Wright was born on a Mississippi plantation, where his father was a sharecropper and where his ancestors had been slaves. In 1913 or 1914, Wright's father left the family for another woman.
In 1915 he and his brother were placed in an orphanage for a short time but their mother took them out again and moved to live with her sister and brother-in-law, who became like a father to the boys. But in 1917 this uncle was murdered by whites, and the Wrights and their aunt fled to Arkansas. In a couple of years his mother's health deteriorated to the point where he and his brother had to leave home again; he was fostered by another aunt and uncle for a short time, and then an unmarried aunt. So his time with his parents, never very stable, ended by the age of 11, although he did have temporary spells when his mother lived with him from 1927 on.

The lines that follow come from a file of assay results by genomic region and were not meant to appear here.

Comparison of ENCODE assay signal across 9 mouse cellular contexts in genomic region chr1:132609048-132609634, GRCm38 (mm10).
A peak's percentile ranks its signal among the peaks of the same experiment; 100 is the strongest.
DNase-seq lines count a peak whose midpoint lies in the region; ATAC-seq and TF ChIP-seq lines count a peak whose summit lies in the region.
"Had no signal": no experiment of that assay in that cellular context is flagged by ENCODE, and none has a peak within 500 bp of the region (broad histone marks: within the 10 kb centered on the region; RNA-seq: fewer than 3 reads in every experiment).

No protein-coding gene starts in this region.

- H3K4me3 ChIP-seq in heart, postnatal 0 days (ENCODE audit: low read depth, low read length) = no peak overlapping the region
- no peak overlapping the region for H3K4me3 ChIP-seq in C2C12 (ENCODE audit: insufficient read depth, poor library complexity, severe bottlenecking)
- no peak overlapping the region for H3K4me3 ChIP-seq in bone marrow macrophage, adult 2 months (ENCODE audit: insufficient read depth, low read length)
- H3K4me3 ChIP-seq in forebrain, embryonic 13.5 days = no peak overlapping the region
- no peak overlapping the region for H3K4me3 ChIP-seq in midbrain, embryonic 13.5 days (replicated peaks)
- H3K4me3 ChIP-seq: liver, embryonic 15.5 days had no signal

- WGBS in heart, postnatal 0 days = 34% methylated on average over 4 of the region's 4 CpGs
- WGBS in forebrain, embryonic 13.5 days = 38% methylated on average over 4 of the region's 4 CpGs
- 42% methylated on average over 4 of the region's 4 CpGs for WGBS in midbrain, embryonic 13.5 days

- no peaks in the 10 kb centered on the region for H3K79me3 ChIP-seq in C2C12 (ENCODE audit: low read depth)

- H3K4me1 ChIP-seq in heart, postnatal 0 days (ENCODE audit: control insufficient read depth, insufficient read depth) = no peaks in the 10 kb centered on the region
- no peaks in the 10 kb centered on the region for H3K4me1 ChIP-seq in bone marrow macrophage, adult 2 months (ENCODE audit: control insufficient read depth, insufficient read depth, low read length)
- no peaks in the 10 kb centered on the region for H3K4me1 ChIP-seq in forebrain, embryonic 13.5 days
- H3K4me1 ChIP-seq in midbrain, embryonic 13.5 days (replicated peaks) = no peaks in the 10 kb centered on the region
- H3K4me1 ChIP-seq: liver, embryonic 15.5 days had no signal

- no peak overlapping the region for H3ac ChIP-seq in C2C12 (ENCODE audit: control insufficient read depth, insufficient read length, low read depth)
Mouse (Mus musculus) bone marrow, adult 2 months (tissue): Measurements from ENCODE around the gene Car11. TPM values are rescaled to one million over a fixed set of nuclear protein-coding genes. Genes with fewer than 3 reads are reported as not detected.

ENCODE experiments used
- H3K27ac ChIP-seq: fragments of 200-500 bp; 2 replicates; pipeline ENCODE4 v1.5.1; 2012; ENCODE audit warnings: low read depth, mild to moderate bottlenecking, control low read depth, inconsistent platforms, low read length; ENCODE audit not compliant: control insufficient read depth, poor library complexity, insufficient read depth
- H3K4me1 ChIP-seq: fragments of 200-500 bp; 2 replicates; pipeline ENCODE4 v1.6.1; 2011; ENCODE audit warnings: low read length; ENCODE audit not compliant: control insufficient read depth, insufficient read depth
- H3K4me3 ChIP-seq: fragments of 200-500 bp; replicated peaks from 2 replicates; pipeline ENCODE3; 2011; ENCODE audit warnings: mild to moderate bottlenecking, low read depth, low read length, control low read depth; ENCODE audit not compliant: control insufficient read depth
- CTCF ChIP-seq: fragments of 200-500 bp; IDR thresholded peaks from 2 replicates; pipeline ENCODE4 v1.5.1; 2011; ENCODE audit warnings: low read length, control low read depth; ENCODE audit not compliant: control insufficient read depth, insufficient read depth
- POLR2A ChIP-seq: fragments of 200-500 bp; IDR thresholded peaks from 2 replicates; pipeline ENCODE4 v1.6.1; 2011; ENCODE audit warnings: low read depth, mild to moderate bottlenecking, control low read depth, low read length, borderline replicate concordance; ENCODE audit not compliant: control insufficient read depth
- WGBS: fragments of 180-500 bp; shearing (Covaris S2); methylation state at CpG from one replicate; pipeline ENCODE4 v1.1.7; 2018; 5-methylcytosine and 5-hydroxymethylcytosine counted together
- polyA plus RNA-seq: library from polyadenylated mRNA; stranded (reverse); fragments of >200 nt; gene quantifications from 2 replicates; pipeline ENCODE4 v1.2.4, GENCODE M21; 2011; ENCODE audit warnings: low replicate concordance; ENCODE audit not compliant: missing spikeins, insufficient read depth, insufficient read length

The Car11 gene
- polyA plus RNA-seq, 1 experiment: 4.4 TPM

He moved to the North where he began to write in earnest and became a communist. From 1936 he was a successful writer; from 1940 one of the most famous novelists and essayists in America; probably the most successful ever Black author up to that time.
In 1940 he met his father again, but their relationship failed. In 1947, due to racism and US government anti-Communist witch-hunts (although he had by this time left the party) he and his family became permanent expatriates in Paris.
His books include Black Boy, Native Son, The Outsider, Savage Holiday, Pagan Spain, The Color Curtain, White Man, Listen!, The Long Dream and Uncle Tom's Children.
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